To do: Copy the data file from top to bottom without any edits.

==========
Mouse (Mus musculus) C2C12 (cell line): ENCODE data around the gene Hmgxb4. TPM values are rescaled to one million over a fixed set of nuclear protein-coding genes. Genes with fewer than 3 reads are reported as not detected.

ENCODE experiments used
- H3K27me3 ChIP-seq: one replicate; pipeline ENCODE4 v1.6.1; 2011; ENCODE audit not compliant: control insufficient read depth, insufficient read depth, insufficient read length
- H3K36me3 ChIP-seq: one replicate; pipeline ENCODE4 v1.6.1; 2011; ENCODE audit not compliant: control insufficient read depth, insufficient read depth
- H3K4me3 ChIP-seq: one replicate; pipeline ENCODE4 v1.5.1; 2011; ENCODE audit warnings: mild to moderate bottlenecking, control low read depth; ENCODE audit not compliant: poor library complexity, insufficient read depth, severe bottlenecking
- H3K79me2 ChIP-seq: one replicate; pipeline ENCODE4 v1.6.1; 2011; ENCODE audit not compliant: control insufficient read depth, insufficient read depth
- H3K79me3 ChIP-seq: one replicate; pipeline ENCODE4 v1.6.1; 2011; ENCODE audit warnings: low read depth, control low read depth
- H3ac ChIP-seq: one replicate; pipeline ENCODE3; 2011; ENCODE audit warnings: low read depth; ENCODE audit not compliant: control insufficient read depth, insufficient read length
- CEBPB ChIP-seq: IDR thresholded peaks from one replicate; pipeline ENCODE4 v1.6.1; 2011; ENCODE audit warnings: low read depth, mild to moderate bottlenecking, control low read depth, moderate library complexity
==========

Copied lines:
Mouse (Mus musculus) C2C12 (cell line): ENCODE data around the gene Hmgxb4. TPM values are rescaled to one million over a fixed set of nuclear protein-coding genes. Genes with fewer than 3 reads are reported as not detected.

ENCODE experiments used
- H3K27me3 ChIP-seq: one replicate; pipeline ENCODE4 v1.6.1; 2011; ENCODE audit not compliant: control insufficient read depth, insufficient read depth, insufficient read length
- H3K36me3 ChIP-seq: one replicate; pipeline ENCODE4 v1.6.1; 2011; ENCODE audit not compliant: control insufficient read depth, insufficient read depth
- H3K4me3 ChIP-seq: one replicate; pipeline ENCODE4 v1.5.1; 2011; ENCODE audit warnings: mild to moderate bottlenecking, control low read depth; ENCODE audit not compliant: poor library complexity, insufficient read depth, severe bottlenecking
- H3K79me2 ChIP-seq: one replicate; pipeline ENCODE4 v1.6.1; 2011; ENCODE audit not compliant: control insufficient read depth, insufficient read depth
- H3K79me3 ChIP-seq: one replicate; pipeline ENCODE4 v1.6.1; 2011; ENCODE audit warnings: low read depth, control low read depth
- H3ac ChIP-seq: one replicate; pipeline ENCODE3; 2011; ENCODE audit warnings: low read depth; ENCODE audit not compliant: control insufficient read depth, insufficient read length
- CEBPB ChIP-seq: IDR thresholded peaks from one replicate; pipeline ENCODE4 v1.6.1; 2011; ENCODE audit warnings: low read depth, mild to moderate bottlenecking, control low read depth, moderate library complexity